Lecture5_092211 - FORECASTING TECHNIQUES AND UPPER AIR AND...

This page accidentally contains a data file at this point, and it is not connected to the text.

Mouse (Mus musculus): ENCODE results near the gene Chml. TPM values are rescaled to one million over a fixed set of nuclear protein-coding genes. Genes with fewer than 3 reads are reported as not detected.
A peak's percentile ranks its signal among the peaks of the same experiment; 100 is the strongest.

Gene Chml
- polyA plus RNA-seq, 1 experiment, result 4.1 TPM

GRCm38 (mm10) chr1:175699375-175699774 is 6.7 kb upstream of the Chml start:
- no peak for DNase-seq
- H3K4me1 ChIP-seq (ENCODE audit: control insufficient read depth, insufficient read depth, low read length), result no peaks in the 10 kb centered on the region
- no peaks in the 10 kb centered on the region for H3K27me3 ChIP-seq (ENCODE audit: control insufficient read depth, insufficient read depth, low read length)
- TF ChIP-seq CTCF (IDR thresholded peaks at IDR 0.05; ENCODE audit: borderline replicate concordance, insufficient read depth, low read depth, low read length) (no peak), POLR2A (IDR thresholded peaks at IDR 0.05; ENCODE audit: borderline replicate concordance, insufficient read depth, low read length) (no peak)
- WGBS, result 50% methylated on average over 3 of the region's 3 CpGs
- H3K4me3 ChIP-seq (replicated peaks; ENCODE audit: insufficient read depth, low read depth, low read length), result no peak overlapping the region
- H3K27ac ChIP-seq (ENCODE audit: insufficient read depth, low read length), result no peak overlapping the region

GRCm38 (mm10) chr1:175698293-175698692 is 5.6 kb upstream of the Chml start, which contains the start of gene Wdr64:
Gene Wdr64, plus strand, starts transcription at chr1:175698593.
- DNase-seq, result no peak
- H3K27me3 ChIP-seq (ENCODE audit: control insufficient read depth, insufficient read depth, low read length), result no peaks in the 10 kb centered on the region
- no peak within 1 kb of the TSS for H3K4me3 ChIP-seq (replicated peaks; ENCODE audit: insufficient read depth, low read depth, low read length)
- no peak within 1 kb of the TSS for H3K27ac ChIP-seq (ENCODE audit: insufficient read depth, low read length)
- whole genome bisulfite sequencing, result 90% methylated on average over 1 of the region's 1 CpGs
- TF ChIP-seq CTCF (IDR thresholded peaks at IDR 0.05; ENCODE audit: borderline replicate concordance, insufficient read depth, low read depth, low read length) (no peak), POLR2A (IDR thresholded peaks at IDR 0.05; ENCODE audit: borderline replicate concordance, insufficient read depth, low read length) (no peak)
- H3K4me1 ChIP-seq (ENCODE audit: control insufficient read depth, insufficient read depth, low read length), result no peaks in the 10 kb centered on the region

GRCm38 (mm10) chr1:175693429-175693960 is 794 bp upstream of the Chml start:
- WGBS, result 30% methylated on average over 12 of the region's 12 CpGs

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Unformatted text preview: FORECASTING TECHNIQUES AND UPPER AIR AND MSC 243 Lecture #5, 9/22/11 Heads-up: Mid-Term on Thursday October 6th Decoding short-range MOS forecasts Decoding METAR code, plotting station models Drawing isobars and isotherms (contours) from Drawing station models station Interpreting Satellite and Radar Imagery Finding surface weather features such as fronts, high Finding and low pressure systems and Upper air dynamics Reading assignment Vasquez: “Weather Forecasting Handbook” Vasquez: 1.5: Pressure Coordinate System 3.1: Chart Analysis (esp. 3.1.3-3.1.8) 5.1-5.7: Air Masses and Fronts Find the Front Front Fronts can be located by looking for: •A Wind Shift •Temperature differences •Dew Point Temperature differences •Clouds or Precipitation •Lower surface pressures Pressure obs on surface maps Pressure All stations are not at the same elevation. All Pressure decreases with height. Hence, all pressure readings at the surface are Hence, adjusted to sea level This allows accurate comparison of horizontal This differences in pressure and eliminates vertical differences in pressures due to elevation. differences Isobar - line of equal pressure Isobar Units: millibars or Pascals (Pa) (mb = 100 Pa) Units: Standard atmospheric pressure = 1013.25 mb WxChallenge WxChallenge http://www.wxchallenge.com Starts on Monday 26th. First City: Miami! First day forecast: for the period of 06 UTC First Tue 27th through to 06 UTC Wed 28th Tue (2am Tue morning to 2am Wed morning) (2am On Tuesday, we will have our first forecast lab Check whether you can enter a forecast. Forecasting Summary Guide Forecasting 1. NORTH AMERICA SURFACE MAP: What are the major weather features? What is the big picture? What air masses will I be concerned with? Any pending frontal passages? 2. SATELLITE: How are these major weather features moving? This gives you a quick impression of speed of these systems. 3. RADAR: Where is precipitation occurring? How intense are these systems? Forecasting Summary Guide Forecasting 4. METAR OBSERVATIONS: What is happening locally? What happened last night and today? Link with what you see here with what you would expect to happen based on your conceptual models developed for the weather features you have identified in items #1,#2, and #3. 5. CLIMATOLOGY: What is normal? What are the extremes/records typically experienced? Will any of the weather features identified in the previous questions allow the approach of extremes or will they be typically normal? 6. LOCAL STATION MODEL OBSERVATIONS: Begin to focus more on the small scale? How fast are nearby fronts moving? Any other interesting temperature, wind, or moisture patterns they will impact your forecast? Forecasting Summary Guide Forecasting 7. UPPER LEVEL FLOW. Now we need to link the upper air weather flow pattern to the surface weather features. Is the upper air flow zonal or meridional? Is your location downstream or upstream of a upper air trof or ridge? Is it likely that there will be upper air divergence or convergence? What does all this mean for the strengthening or weakening of any surface features? Moreover, how will this intensity change, if any, alter the magnitude and timing of the surface forecast parameters? Identify large scale temperature and moisture advection. Jet stream position? Forecasting Summary Guide Forecasting 8. LOCAL EFFECTS: How will topography affect this forecast? Near mountains, big lakes, the ocean, in a valley, downtown? Downsloping vs Upsloping? 9. NUMERICAL MODEL OUTPUT: Now that you have an idea of the future weather for a forecast region after looking at a number of tools, what do the numerical models say will happen? Are you close? If so, great! If not, decide what you are missing by focusing on each forecasted parameter that is in question and what factors in turn affect that parameter. After thoroughly checking your forecast, if in your own mind you still can not rationalize the difference, stick to your guns! Models are often wrong! 10. MOS NUMBERS: Look at more specific model information from MOS and grid point data. Adjust these numbers depending on how your assessment of things compared with what the models had to say. High Temperature Forecasting High Three primary factors: ADVECTION Warm advection results in temperature rises Cold advection results in temperature falls Even advection above the surface can affect surface Even temperatures. temperatures. ADIABATIC WARMING / COOLING (will leave until later) DIABATIC WARMING / COOLING … Diabatic Effects Diabatic Factors affecting incoming solar radiation: Cloud cover Type (thickness) Duration Time of Day Ground type / Vegetation If dew points are lower than the air temperature, falling If precipitation will cool temperatures to the wet-bulb temperature (in between temperature and dewpoint) temperature Low Temperature Forecasting Low Factors that promote cool minima: Clear Skies Light Winds Enhanced radiational cooling, ground cools fast, longwave Enhanced radiation is not absorbed by clouds radiation Surface decoupling (less advection and mixing) Low Dew Points Water Vapor good absorber of IR radiation, i.e. less Water radiation is absorbed in the atmosphere if dew points are low low Low Temperature Forecasting Low Factors that promote warm minima: Clouds / Fog Strong Winds Keep the boundary layer mixed Urban Heat Island Absorb IR radiation emitted from ground etc. High heat capacity of city versus countryside High Dew Points Water Vapor good absorber of infrared radiation Upper Levels Upper So far, we have only looked at surface weather So features. features. However, the upper levels are crucially However, important for the development of weather systems, and hence their forecasts. systems, Pressure Levels Pressure Pressure is the force exerted on an object by all air molecules that impinge on a surface area – in general, the weight of a column of air per unit area Pressure decreases with height. Meteorologists concentrate on a few standard pressure levels, plus the surface Each of these levels are important in weather forecasting for different reasons Upper Level Weather Maps Upper Upper level weather maps are plotted on a constant pressure surface Contours of equal geopotential height are plotted (e.g. height in meters of the 500 mb pressure surface) Thickness is the difference in height between 2 pressure sfcs. It is directly proportional to the mean temperature of the layer (e.g. 1000 - 500 mb). Thickness is useful in determining precipitation type. Ridges and Troughs Aloft Ridges Mountains and valleys of warm and cool air The height of the pressure level depends on the The temperature of the column of air below it temperature Increasing Height Ridge Ridge 500 mb 500 mb Trough Trough 700 mb 850 mb Surface Very warm column Cool column Warm column Very cool column Height of Pressure Surfaces Height Pressure Surface 850 mb 700 mb 500 mb 300 mb 200 mb Typical Height 1500 m / 5000 feet 3000 m / 10000 feet 5500 m / 18000 feet 9000 m / 30000 feet 12000 m / 39000 feet Height on a pressure surface is analogous to pressure on a height surface! Surface Chart Surface Typically look at mean sea level pressure (isobars), precipitation, and winds and temperatures to identify surface weather such as fronts. These are the conditions that affect us directly. The behavior of these systems is largely governed by what is going on in the upper troposphere. 850 mb Chart 850 The 850 mb chart is good for estimating surface temperatures, low level moisture, and determining precipitation type (rain, snow, sleet). 850 mb Chart 850 The 850 mb chart is good for estimating surface temperatures, low level moisture, and determining precipitation type (rain, snow, sleet). 700 mb chart 700 The 700 mb chart is used to determine cloud cover or rainfall, using the relative humidity field and the vertical motion field. 700 mb chart 700 The 700 mb chart is used to determine cloud cover or rainfall, using the relative humidity field and the vertical motion field. 700 mb chart 700 The 700 mb chart is also used to determine short-wave disturbances via the geopotential height field. 500 mb chart RIDGE TROUGH The 500 mb chart is the forecasters’ favorite for depicting the motion of weather systems. It shows the largescale flow (long waves) and jet streams, and also the small-scale flow (shortwaves, low level storm systems) 500 mb chart RIDGE TROUGH The 500 mb chart is the forecasters’ favorite for depicting the motion of weather systems. It shows the largescale flow (long waves) and jet streams, and also the small-scale flow (shortwaves, low level storm systems) 250 mb Chart 250 The 250 mb chart is used to locate the jet stream. Strong upperlevel winds help develop surface low pressure in mid-latitudes. 5400m contour = 5400m first approx for rain/snow border rain/snow Thickness (yellow lines): what is it related to? related Hydrostatic Approximation Hydrostatic Mass = density x Volume Newton’s Second Law pressure = force per unit area Rearrange last equation to yield hydrostatic approximation Thickness and Temperature Thickness Hydrostatic approximation for the atmosphere: (p is pressure, z is height, g is gravity, and The ideal gas law is: (R is a constant, T is temperature) Rearranging terms: is density) Thickness and Temperature Thickness Equation from before (hydrostatic & ideal gas law): p2 thickness p1 Integrating through a layer with average temp Tm yields Integrating yields Thus, the thickness of a layer is proportional to the average temperature in that layer. ...